ID’d officer who fired rubber bullet blinding Catalan referendum voter in one eye

An expert’s report has established the identity of the Spanish police officer who wounded Roger Español in the eye with a rubber bullet

Twenty months after Roger Español lost an eye to a rubber bullet fired by Spanish police at the Ramon Llull polling station during Catalonia’s self-determination referendum, the identity of the shooter still remained unknown. The judge who leads the probe into the baton charges by Spanish riot police in Barcelona city had summoned all eleven gunners deployed in the area where Español was shot and every single one of them denied having fired the round. But now an expert’s report commissioned by Irídia, the Catalan human rights group that provides Español’s legal counsel, has managed to identify the officer by name and ID number.

The report has been written by an independent criminology expert who has combed through the footage and images taken around the time when Roger Español was wounded. The material was collected and poured over by Irídia staff for more than one year and the NGO has estimated that about 1,800 man-hours were required to complete the job. The investigation’s starting point was the video footage recorded by the shooter himself, which is part of the court case and Español’s defence was able to procure. While the video showed the officer’s front, his police ID number —stencilled on the back of his uniform— wasn’t visible. The expert compared the officer’s appearance to the other shooters’, ruling out all but two of them, thanks to the kit [they were wearing on the day]. He then went on to use computer software to compare the height and heft of the two remaining officers until only one was left: officer number UC563, the policeman which Irídia claims is Español’s shooter.

Español’s lawyer, Anaïs Franquesa, has revealed that the footage they have analysed shows that, after Español had been shot and was lying on the ground, two other Spanish police officers “kept firing on the people who had come to his aid”. For this reason, Franquesa explained, they intend to ask the examining judge who sits on the bench of Barcelona’s examining court 7 and is tasked with probing 41 police officers involved in baton charges on October 1 in Barcelona to summon the police superintendent who commanded the operation at the Ramon Llull polling station. The shooter who has now been named has already appeared in court as a defendant and is still facing charges.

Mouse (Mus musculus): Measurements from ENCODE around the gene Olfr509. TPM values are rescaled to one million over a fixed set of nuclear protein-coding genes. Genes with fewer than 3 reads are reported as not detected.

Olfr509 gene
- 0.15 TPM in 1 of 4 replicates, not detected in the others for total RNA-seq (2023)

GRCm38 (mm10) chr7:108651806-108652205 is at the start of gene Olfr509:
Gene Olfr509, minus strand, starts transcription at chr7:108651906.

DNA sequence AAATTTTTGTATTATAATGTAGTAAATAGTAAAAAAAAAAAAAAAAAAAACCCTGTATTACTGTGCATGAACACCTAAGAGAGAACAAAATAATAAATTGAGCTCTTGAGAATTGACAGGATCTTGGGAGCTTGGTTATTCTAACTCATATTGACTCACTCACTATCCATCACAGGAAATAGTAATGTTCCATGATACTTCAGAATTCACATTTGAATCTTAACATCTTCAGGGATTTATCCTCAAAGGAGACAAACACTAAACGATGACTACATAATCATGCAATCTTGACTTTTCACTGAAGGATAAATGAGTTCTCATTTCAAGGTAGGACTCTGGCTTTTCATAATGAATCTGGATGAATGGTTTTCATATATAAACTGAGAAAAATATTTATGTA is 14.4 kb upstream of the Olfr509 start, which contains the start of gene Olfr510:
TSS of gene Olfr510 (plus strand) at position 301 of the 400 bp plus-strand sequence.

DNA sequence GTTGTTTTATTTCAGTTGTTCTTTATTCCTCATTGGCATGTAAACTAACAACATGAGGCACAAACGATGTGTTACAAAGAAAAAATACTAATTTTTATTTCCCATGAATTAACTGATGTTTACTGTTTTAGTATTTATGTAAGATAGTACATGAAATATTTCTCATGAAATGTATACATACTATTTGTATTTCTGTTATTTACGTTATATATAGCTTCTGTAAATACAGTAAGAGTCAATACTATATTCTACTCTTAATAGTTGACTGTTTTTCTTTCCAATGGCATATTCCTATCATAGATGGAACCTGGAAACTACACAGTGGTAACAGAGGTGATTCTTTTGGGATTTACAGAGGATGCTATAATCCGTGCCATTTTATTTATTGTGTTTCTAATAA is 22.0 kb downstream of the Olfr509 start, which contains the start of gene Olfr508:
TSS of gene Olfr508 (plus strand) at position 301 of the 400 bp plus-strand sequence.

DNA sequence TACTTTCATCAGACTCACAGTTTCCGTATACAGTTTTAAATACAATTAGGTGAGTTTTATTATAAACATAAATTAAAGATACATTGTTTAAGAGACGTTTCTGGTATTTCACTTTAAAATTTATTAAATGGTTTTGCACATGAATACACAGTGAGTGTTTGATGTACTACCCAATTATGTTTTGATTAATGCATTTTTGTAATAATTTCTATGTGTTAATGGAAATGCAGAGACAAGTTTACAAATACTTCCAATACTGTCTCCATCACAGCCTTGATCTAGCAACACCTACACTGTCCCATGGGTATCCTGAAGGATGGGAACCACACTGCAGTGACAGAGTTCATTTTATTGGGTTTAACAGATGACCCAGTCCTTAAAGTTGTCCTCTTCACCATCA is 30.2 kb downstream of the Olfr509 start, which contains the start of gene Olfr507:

Roger Español emphasised the hurdles laid by the Spanish police force to prevent the shooter from being identified. “Impunity is pervasive in Spain’s justice system and police force, which is an absolute ordeal for the victims”. Español referred to all the people who have been injured by rubber bullets, a type of round that was banned in Catalonia in the wake of the Ester Quintana case, but is still being used by Spanish police.

Lying in court

When he was questioned in court, the shooter who has now been named denied having fired the rubber bullet. He also claimed that he was elsewhere at the time. In Franquesa’s view, the expert’s report proves that the officer “lied”, as did the other police gunners who were in the vicinity and presumably chose to protect their colleague because —according to Español’s lawyer— they knew who had pulled the trigger. This is the first time in Spain that a police officer has been identified after wounding a member of the public with a rubber bullet. In Ester Quintana’s case, for example, this didn’t occur and the two Catalan police officers who had been indicted were acquitted due to insufficient evidence.

Both Franquesa and lawyer Andrés Garcia Berrio referred to the fact the police officers didn’t bear their police ID number “clearly visible” on the front and the back of their uniform as “an anomaly”. They also highlighted the fact that, ultimately, it was down to Irídia to identify the police officer, despite being an NGO whose resources are much more limited than those of the police force, the justice system and the Prosecutor’s Office. Franquesa remarked that “in the end, we have had to do the job of the judiciary and, in particular, of the police force”. That’s why she insisted on the importance of securing the public’s support and collaboration to ensure that Irídia’s activities can be sustained.

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